"Familiar in their Mouths as HOUSEHOLD WORDS"- Shakespeare.
A WEEKLY JOURNAL.
CONDUCTED BY CHARLES DICKENS.
|No. 302.]||SATURDAY, JANUARY 5, 1856.||Price 2d.|
IN FOUR CHAPTERS. CHAPTER I.
No one would have believed them to be sisters yet sisters they were: loving each other with more passion than calm affection; for they had passed no great part of their lives together. They were at their window, watching the fiery glow of the sunset, burning itself upon the golden limes and copper-coloured beeches on the other side of the road, and struggling through the blackness of a great yew overshadowing one half their garden.
Hildred, the elder, stood erect; the rich light falling full upon her broad brow and dark eyes. Those eyes did not flinch or seek to veil themselves from the radiance; rather, they seemed to dilate, as if endeavouring to receive all the glory. Against Hildred, a slighter figure leant; a fair head lay upon her shoulder, somewhat hidden by the black tresses that, though looped up behind, fell loosely and low down upon each side of a stately throat. It was some time since either had spoken, when Hildred said:
"So you think he loves you, Millie?"
A smile that had had a dash of disdain in it, grew wholly tender as she glanced down upon the delicate face, and saw how the drooping eyelids drooped yet more, and the faint colour flushed rosier as she spoke. She threw herself into a great chair that stood near. Millie slipped down, on to a cushion at her feet, having given no answer. Hildred repeated her question, passing her hand caressingly over the beautifully-shaped oval head resting against her, as she did so. No word yet ; but, bending forward, she caught the last flicker of a smile dying from off the rosy mouth, and took that for a sufficient reply.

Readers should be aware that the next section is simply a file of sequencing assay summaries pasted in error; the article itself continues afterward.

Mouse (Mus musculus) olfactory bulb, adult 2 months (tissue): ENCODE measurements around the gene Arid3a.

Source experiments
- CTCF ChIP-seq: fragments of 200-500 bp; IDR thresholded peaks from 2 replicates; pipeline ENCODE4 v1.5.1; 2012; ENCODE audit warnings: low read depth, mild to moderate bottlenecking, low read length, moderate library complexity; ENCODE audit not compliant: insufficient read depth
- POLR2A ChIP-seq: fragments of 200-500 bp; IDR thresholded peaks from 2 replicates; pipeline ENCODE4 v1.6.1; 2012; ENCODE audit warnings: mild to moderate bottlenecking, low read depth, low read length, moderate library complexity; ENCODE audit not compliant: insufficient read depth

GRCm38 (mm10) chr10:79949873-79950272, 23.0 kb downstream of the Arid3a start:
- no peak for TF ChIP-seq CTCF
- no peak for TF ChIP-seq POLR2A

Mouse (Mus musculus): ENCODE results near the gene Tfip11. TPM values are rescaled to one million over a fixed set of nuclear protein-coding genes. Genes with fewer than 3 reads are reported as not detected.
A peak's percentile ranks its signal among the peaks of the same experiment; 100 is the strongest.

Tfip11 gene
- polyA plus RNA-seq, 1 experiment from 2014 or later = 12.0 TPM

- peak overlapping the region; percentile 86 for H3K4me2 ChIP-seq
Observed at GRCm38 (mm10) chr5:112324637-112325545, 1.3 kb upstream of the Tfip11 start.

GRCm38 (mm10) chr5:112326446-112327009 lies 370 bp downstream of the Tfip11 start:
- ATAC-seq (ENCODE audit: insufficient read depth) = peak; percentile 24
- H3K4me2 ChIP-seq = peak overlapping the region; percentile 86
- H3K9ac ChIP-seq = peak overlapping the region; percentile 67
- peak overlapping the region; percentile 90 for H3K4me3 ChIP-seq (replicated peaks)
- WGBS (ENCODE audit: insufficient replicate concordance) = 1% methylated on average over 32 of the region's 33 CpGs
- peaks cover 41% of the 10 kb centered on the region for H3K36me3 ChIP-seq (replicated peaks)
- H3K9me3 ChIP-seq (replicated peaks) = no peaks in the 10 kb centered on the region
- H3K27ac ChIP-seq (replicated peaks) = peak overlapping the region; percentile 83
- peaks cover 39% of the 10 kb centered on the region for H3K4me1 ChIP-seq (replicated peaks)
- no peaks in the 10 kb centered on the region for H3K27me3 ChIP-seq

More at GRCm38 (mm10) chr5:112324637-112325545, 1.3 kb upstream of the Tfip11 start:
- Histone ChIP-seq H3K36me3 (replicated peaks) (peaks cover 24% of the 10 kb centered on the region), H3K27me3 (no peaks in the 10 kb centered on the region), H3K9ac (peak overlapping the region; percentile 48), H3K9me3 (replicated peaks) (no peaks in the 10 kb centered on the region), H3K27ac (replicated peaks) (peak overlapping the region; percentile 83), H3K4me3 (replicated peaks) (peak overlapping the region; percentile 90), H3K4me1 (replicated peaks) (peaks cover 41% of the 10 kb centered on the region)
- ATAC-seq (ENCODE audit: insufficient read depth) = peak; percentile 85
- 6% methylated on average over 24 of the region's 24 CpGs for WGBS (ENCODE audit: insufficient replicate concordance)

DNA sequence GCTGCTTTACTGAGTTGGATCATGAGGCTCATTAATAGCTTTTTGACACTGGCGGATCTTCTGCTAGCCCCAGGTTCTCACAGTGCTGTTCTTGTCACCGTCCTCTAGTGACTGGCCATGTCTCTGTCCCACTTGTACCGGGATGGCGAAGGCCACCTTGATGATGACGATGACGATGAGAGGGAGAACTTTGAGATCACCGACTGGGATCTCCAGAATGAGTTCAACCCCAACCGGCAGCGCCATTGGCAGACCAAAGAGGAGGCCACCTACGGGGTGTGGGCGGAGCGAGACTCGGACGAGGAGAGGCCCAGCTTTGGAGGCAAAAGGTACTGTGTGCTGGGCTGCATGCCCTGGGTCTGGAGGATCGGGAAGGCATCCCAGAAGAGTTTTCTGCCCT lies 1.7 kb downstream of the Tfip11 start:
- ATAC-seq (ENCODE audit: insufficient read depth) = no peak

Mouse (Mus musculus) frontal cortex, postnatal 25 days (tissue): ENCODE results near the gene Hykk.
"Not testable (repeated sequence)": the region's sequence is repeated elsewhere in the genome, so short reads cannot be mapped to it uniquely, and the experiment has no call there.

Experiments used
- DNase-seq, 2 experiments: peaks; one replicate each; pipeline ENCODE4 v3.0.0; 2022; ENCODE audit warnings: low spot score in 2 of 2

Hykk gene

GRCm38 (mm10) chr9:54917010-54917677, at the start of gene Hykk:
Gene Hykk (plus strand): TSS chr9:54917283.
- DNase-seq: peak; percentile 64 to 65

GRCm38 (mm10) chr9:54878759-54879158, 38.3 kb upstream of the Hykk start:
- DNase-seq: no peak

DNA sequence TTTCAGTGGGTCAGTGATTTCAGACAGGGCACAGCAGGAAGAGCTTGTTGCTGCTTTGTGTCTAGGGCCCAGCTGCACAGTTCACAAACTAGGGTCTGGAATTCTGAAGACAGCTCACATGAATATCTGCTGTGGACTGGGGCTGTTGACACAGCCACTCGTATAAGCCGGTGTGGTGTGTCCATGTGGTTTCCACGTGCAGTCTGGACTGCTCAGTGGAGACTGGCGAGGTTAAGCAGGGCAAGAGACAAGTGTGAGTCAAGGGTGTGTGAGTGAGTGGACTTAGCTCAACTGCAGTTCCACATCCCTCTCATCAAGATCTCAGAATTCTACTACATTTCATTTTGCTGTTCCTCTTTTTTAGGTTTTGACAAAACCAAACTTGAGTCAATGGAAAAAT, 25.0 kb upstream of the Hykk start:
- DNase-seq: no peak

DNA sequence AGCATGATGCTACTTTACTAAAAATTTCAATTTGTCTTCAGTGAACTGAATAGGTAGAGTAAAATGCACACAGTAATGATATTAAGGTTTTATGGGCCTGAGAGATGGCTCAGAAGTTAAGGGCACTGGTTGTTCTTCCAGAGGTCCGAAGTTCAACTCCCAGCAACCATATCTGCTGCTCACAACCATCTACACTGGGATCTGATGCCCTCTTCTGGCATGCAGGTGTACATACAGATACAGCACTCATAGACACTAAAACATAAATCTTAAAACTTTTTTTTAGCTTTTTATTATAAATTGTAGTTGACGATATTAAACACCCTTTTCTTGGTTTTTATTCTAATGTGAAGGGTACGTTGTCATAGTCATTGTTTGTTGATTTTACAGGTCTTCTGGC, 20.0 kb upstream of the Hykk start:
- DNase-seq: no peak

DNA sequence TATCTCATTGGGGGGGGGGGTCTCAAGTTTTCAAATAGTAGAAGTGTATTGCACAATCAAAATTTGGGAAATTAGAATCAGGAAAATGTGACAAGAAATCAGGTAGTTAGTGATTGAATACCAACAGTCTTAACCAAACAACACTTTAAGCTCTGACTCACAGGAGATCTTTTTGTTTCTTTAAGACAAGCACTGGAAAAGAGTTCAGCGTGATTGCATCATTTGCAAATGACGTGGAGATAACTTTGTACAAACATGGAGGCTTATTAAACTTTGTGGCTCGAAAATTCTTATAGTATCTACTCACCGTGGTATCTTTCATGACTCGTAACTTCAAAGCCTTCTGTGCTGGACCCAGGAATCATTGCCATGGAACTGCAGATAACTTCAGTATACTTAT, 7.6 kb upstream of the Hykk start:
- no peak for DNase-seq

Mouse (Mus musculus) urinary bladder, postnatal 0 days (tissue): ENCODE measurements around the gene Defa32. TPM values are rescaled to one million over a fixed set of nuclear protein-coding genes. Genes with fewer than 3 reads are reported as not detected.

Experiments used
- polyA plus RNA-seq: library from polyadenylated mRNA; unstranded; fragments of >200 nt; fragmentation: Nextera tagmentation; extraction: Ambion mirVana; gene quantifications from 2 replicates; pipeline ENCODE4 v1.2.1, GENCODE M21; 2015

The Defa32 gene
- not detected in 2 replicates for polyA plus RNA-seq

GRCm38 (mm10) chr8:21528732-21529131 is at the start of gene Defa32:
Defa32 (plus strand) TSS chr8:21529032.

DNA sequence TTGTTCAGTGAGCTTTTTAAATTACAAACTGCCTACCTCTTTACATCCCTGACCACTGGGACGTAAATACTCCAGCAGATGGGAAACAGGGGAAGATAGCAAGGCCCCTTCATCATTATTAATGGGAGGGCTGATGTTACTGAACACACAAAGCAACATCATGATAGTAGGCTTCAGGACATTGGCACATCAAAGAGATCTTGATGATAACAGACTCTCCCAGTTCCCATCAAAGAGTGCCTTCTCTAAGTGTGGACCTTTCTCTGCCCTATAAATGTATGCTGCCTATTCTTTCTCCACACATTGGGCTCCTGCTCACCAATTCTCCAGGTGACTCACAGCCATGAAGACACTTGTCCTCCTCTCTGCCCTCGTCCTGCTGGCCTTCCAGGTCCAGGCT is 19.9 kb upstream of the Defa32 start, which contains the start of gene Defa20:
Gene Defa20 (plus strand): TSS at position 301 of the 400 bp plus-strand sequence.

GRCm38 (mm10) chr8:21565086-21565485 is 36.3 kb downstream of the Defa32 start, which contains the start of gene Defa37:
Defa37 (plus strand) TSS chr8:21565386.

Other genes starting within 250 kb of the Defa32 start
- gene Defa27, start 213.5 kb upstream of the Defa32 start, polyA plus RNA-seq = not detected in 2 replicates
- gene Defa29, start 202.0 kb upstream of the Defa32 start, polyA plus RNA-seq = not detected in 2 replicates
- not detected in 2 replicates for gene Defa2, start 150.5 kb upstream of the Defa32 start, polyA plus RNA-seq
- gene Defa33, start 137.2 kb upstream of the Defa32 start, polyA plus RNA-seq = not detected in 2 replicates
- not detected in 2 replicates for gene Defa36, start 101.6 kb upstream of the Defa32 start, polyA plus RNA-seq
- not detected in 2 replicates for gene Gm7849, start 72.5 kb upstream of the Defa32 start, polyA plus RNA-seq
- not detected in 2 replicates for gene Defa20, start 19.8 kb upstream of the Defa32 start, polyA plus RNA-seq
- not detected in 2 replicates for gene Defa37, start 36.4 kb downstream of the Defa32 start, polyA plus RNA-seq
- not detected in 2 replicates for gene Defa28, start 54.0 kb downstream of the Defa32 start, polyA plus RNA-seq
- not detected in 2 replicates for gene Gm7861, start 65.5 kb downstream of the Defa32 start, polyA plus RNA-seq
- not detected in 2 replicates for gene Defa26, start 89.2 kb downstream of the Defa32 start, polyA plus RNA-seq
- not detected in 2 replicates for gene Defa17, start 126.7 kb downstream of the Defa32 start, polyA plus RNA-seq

"Ah, child!" she said, "no need for further answer. God bless you!" Then she added, "I am very glad!" Millie's soft little hand stole up into Hildred's. She did not cry out, though her sister's fervent clasp pained her.
"I should not have liked to speak of this yet," the elder went on, glancing at the mourning they both wore; "but it is needful I should know. I have to plan for the future. We stand alone now—you have only me to take care of you at present."
"But Hildred," Millie said, "we need not do anything different, need we? We may live together now? You will stay with me always, won't you?"
"That is impossible, Millie," was said very decidedly.
"Why impossible?" Millie asked, earnestly.
"Indeed, I can't do without you."
"You soon will learn to do without me, child. Never fear ! I shall not leave you till there is a dearer some one else to care for you. You are one of those who ought always to have strong arms round you, Millie."
"But why leave me? You say you love me very much. If you think I could be happy knowing you left alone, it is not kind of you to judge me so. You ought not to be proud to me, Hildred, although I am rich!"
"Bravely said, Millie mine; but listen. You think this pretty place yours—left you by your uncle—"
"Our uncle. You are my sister, and must share his gift. If—if—I should ever go to live anywhere else, it might be all yours, if you won't come with me."
"I say your uncle, Millie. He did not hold me as his niece; he had heard how like I am to my father!"
"If he had only known you, sister, he would have loved you in spite—"
"Would I be loved in spite of what I glory in?" Hildred said, vehemently. "No, child. We must not stop to quarrel, for I have something to tell you:—Millie, you are not rich. You know uncle died suddenly; he was always irresolute, procrastinating, weak—a good man, though, for loving you so well as he did. He had made no will when he died, and an heir-at-law has turned up."
Millie raised her head, and looked up at Hildred inquiringly. Hildred went on: "I should have enjoyed the excitement of disputing his claim ; but it would be of no use. I should not like to be beaten; so you must give up to him quietly."
"Then the dear old place is not mine? I can not give it you?" Millie said, in pained surprise.
"I should not, could not have taken it, dear one. I must and will be independent. No, child, nothing at least, almost nothing—is yours. You are mine, and I am glad—"